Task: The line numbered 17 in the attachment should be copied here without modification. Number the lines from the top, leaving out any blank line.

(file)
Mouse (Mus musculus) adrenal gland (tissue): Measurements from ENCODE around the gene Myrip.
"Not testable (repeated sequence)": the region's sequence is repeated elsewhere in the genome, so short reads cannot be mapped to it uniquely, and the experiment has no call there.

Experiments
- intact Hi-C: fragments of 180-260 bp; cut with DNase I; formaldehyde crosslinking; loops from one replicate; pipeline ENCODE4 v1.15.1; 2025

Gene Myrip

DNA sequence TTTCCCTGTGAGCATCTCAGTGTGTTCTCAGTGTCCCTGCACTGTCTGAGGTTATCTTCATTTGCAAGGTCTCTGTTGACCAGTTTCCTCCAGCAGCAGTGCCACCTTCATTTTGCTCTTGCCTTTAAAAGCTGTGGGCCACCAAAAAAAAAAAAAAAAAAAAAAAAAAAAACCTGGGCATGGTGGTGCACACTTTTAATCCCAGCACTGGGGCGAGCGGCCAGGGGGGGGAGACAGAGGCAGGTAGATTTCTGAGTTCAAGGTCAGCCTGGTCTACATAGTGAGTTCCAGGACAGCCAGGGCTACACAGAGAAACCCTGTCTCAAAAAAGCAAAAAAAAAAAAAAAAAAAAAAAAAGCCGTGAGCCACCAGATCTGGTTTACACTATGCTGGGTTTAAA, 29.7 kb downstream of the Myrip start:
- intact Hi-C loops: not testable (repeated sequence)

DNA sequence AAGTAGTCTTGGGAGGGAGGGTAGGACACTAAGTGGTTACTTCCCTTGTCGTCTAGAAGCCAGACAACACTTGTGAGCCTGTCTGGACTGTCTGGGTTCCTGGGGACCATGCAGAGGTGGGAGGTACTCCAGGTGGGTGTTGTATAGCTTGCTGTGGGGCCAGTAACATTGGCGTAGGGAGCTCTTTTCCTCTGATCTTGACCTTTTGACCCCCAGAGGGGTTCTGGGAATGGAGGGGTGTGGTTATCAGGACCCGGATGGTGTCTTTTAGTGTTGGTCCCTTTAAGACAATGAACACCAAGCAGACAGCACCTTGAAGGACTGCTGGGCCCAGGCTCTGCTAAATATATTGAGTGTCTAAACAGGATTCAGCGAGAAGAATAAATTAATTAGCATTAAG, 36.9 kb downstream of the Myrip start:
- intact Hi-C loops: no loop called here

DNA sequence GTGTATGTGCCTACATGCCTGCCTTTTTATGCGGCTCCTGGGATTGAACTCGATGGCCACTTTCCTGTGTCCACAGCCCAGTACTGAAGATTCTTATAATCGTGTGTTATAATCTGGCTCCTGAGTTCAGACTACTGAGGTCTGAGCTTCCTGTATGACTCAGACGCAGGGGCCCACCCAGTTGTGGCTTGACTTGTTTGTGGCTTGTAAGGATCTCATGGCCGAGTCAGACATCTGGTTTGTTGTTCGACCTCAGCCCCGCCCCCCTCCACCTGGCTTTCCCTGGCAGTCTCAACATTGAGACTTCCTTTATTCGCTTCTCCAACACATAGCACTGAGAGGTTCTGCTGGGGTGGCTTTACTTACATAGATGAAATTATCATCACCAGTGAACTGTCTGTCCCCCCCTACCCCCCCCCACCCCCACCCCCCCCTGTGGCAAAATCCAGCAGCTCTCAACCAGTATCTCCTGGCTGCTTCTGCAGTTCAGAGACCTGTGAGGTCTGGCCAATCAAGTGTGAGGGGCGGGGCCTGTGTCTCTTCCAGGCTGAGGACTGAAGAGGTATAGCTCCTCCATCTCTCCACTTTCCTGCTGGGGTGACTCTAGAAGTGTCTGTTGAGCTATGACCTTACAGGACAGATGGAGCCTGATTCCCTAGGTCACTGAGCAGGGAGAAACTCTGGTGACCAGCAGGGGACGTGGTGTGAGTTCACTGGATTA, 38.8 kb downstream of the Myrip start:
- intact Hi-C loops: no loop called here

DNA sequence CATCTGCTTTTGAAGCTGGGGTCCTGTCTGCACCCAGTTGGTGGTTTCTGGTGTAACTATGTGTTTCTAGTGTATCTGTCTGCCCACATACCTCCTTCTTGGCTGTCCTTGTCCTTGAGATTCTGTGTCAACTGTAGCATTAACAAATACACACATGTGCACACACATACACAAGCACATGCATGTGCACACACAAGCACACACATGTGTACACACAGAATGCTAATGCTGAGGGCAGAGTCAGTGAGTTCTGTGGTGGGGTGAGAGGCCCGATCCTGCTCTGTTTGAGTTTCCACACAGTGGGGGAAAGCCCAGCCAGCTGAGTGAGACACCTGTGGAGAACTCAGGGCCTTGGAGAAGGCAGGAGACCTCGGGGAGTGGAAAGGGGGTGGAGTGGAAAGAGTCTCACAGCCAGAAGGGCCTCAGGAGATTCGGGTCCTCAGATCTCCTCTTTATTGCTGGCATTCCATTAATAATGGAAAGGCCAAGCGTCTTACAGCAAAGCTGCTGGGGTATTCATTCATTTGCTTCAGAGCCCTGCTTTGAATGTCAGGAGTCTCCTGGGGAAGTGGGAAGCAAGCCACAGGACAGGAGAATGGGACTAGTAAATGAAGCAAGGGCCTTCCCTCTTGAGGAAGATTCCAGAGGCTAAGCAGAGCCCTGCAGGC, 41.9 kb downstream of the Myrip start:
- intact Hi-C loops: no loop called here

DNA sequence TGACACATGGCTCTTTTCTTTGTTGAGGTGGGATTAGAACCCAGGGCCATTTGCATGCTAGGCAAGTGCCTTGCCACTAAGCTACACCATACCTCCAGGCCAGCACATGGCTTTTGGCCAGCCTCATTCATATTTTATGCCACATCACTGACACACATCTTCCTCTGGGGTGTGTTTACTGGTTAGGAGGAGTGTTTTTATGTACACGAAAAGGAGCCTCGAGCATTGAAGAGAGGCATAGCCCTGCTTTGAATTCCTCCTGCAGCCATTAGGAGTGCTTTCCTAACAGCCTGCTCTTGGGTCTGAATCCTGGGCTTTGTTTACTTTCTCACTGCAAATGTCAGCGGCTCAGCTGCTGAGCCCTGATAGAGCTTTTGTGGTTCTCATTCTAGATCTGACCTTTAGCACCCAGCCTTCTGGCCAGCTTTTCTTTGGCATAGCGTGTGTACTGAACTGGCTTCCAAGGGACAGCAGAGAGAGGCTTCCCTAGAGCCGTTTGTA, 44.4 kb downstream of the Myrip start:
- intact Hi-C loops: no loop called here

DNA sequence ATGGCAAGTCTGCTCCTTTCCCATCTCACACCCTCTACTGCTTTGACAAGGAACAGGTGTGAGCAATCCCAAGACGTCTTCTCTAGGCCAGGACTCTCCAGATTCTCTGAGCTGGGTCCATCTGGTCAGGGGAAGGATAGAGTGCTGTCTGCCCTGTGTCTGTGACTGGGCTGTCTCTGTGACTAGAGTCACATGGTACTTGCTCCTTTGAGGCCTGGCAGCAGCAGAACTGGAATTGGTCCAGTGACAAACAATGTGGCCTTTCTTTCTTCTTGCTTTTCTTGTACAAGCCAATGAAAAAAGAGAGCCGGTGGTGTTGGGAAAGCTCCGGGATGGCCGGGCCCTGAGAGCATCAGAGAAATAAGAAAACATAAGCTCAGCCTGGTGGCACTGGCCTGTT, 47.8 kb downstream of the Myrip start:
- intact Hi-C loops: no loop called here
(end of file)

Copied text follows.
- intact Hi-C loops: no loop called here